Midweek Break: Other Cool Stuff

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This may or may not become a (semi-) regular feature, depending on whether enough things pop up to warrant my interest. I’ll try to share  some cool movie-related items from the internet (and beyond!) that I think others might have fun with, as well as maybe a new trailer or opening I’m particularly excited about. Let’s do it!

I have long been a fan of Tom & Lorenzo, a couple who write primarily about celebrity fashion. They delve a bit into movie/television reviews as well, and are perhaps best-known for writing a series of posts analyzing the costumes on Mad Men. Today, however, I really want to plug an incredible series of posts they did recently called “Redefining the Hero,” about the costuming decisions for some of the big blockbusters of the past couple of years: Wonder Woman, Star Wars: The Force Awakens/The Last Jedi, and Black Panther. See anything in common there? Yeah. You want to check these posts out. They’re amazing.

Do you like podcasts? I am not the biggest fan out there, but I have one podcast that I follow religiously. It’s called You Must Remember This, and the tagline is ” The podcast about the secret and/or forgotten history of Hollywood’s first century.” The host, Karina Longworth, is a Hollywood historian who uses recent scholarship and technology to delve into stories (sometimes salacious, sometimes not) of Hollywood and Hollywood-related people. It’s a really fascinating look at the industry and the people; Longworth does a good job of keeping things academic as opposed to merely gossip-y, and has a tendancy to look at things through a feminist lens that I personally appreciate. The current season (there are three, I think?) is called “Fake News: Fact-Checking Hollywood Babylon” and it promises to be just as engaging as past seasons.

I suppose I should mention the trailer for Life Itselfan ensemble cast drama from Dan Fogelberg (This is Us). It doesn’t really look like my kind of thing, but the cast is worthy of attention: Oscar Isaac, Olivia Wilde, Antonio Banderas, Annette Bening and Mandy Patinkin star. Opens September 21.

The Spy Who Dumped Me opens on August 3, and I’m thinking (pending reviews) about making it my next “Female-Driven Ladies’ Movie Night” outing. Co-written and directed by Susanna Fogel and starring Mila Kunis and Kate McKinnon. Looks like it could be fun!

I’d love to hear what you think of these suggestions or if you have any of your own!

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Review: Ant-Man and the Wasp (2018)

After the dramatic and awesome one-two punch of Black Panther and Infinity War, it was hard not to feel skeptical about Marvel’s decision to release the second Ant-Man movie in the middle of the summer blockbuster season. Do we still care about the little guy? Do we  (okay, I) need a break from all these superhero goings-on?  Maybe. But, as you might expect, it turns out Kevin Feige and the gang knows exactly what they’re doing, and I was wrong, once again, to doubt them.

Ant-Man and the Wasp is a perfect summer popcorn flick. If it existed in a world without the likes of Tony Stark and Steve Rogers, we’d still be blown away by it. I said of the first Ant-Man (2015) that it was a “surprisingly enjoyable little action flick,” with a stellar cast and solid execution. As such, director Peyton Reed didn’t mess with his formula too much: he added a few more excellent additions to the cast (Michelle Pfeiffer, Laurence Fishburne, and Hannah John Kamen, amongst others), kept the winning combo of action, humor, and heart … boom. Box-office gold.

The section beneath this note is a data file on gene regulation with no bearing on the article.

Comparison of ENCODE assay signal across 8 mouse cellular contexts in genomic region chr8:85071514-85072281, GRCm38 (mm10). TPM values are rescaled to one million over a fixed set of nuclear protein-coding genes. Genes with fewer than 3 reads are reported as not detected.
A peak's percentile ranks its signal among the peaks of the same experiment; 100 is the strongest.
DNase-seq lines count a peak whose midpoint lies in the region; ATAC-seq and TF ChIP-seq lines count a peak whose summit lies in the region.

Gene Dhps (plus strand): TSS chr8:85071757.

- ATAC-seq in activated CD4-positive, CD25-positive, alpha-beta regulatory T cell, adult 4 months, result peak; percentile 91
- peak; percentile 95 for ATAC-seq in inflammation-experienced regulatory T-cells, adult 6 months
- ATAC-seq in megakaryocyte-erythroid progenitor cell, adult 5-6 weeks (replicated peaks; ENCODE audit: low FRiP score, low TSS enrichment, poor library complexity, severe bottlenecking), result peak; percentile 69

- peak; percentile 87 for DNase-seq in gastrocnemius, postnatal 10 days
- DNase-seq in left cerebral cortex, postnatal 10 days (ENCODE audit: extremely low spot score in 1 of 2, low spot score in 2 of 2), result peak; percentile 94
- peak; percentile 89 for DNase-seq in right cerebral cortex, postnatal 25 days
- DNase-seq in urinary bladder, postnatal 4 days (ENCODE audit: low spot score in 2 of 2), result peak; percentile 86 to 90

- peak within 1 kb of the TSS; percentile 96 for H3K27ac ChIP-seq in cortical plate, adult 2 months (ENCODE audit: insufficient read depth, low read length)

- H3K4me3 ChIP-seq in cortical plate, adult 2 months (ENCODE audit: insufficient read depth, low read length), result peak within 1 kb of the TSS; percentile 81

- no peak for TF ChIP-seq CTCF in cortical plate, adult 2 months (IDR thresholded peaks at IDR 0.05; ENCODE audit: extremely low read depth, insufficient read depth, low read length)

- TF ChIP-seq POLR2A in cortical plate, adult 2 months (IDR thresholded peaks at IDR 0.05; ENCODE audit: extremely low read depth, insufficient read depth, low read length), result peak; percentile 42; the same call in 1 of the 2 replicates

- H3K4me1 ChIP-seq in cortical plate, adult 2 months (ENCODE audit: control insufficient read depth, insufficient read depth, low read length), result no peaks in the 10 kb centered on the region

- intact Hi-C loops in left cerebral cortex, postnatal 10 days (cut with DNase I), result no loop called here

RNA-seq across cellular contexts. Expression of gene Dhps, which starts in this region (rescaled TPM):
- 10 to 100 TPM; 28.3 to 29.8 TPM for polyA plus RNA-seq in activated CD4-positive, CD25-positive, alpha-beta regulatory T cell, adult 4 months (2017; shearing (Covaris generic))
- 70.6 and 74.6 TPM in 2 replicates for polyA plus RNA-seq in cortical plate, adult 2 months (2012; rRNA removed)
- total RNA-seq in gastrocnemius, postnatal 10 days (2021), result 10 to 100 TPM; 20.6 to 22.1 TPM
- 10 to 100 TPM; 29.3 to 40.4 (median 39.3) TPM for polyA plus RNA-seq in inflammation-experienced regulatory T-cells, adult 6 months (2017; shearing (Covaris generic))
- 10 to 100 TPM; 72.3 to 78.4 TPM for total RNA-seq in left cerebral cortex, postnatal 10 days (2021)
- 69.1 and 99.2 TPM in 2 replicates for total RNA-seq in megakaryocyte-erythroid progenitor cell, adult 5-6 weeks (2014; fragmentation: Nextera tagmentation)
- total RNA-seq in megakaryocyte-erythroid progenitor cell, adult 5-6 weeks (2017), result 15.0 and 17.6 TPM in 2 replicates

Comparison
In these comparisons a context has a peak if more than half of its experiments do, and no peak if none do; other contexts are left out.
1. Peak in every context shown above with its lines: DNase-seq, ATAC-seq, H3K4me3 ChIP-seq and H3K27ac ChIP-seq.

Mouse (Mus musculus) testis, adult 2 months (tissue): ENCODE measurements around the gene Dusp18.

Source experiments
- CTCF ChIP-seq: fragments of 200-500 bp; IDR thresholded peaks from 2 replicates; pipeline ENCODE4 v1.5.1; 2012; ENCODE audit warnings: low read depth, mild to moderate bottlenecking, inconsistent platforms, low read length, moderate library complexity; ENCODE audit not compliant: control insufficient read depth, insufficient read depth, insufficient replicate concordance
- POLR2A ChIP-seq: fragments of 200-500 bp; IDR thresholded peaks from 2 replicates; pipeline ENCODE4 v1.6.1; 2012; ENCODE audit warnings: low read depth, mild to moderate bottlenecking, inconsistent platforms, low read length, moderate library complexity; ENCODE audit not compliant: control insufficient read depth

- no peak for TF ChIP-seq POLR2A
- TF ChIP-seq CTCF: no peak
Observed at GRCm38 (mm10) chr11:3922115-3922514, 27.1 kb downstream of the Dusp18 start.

I’ve been asked a couple of times if it is necessary to be caught up on the MCU in order to watch Ant-Man and the Wasp, and by and large the answer is no. The action picks up immediately following the events of Civil War, but those events are not relevant beyond the fact that we find Scott Lang (Paul Rudd) on house arrest for his involvement. Hank Pym and his daughter, Hope van Dyne (Michael Douglas and Evangeline Lilly) are on the run from the Feds as well, but are working on a quantum tunnel which will theoretically allow them to find Hope’s mom, Janet (Pfeiffer), who has been lost/presumed dead in the quantum realm for decades.  Naturally, the three are forced to team up again in order to achieve their goal, and of course, a bunch of other people are trying to stop them. They include Randall Park as the FBI agent assigned to Lang, Walton Goggins as a sleazy businessman who wants to get into quantum tech, and Ghost (John-Kamen), who joins the ranks of the new type of Marvel villain who is not so much evil as misunderstood.

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Evangeline Lilly and Paul Rudd as the Wasp and Ant-Man

One of the most impressive aspects of the movie is that it manages to juggle all those people and interweave their various storylines into a cohesive unit. The pace is quick but comfortable, and there’s plenty of time for humor and heartfelt moments. The film almost feels like an homage to Ferris Bueller: Lang’s out having adventures but also has to make sure he doesn’t get caught out of the house.  The jokes strike just the right balance and the running gags, mostly courtesy of Michael Pena, TI Harris, and David Dastmalchian as Scott’s trio of business associates, never get old. The characters and their relationships were so well-defined in the first movie that we can spend more time catching up with the characters, rather than learning more about who they are and where they’re at with each other.